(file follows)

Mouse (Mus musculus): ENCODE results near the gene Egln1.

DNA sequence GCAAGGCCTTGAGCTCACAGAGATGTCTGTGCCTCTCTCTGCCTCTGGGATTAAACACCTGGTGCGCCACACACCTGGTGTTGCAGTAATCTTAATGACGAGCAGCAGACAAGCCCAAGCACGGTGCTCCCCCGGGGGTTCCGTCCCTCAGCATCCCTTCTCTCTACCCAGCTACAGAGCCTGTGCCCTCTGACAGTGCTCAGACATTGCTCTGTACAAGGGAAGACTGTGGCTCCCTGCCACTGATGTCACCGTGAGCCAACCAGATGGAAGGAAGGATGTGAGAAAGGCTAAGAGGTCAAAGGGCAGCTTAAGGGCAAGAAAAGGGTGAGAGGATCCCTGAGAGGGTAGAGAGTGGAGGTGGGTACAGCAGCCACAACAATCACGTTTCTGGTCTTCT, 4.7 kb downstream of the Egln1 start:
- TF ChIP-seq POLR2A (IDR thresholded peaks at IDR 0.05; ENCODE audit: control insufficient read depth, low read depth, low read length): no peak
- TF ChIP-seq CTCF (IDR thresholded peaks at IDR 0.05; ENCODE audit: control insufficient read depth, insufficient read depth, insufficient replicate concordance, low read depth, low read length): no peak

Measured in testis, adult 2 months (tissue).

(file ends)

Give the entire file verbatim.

Mouse (Mus musculus): ENCODE results near the gene Egln1.

DNA sequence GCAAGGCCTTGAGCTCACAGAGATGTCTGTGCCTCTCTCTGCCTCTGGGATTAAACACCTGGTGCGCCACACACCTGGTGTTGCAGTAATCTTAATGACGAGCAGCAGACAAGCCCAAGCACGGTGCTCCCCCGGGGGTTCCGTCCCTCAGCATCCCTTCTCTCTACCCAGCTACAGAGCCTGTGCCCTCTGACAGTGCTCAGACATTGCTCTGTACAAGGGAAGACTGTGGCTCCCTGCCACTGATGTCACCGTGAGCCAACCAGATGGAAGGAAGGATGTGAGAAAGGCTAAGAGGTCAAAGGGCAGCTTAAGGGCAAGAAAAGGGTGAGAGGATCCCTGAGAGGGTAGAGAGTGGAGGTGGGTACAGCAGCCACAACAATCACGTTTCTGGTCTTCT, 4.7 kb downstream of the Egln1 start:
- TF ChIP-seq POLR2A (IDR thresholded peaks at IDR 0.05; ENCODE audit: control insufficient read depth, low read depth, low read length): no peak
- TF ChIP-seq CTCF (IDR thresholded peaks at IDR 0.05; ENCODE audit: control insufficient read depth, insufficient read depth, insufficient replicate concordance, low read depth, low read length): no peak

Measured in testis, adult 2 months (tissue).